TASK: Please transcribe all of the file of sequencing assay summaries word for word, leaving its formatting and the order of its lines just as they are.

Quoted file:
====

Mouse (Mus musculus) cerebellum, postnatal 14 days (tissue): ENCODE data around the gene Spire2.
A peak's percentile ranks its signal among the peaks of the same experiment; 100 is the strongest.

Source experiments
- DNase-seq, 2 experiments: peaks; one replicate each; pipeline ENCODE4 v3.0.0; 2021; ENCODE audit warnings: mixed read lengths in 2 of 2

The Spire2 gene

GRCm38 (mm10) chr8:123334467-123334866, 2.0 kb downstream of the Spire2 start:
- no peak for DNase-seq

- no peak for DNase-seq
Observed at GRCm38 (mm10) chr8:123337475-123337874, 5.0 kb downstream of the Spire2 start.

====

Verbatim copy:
Mouse (Mus musculus) cerebellum, postnatal 14 days (tissue): ENCODE data around the gene Spire2.
A peak's percentile ranks its signal among the peaks of the same experiment; 100 is the strongest.

Source experiments
- DNase-seq, 2 experiments: peaks; one replicate each; pipeline ENCODE4 v3.0.0; 2021; ENCODE audit warnings: mixed read lengths in 2 of 2

The Spire2 gene

GRCm38 (mm10) chr8:123334467-123334866, 2.0 kb downstream of the Spire2 start:
- no peak for DNase-seq

- no peak for DNase-seq
Observed at GRCm38 (mm10) chr8:123337475-123337874, 5.0 kb downstream of the Spire2 start.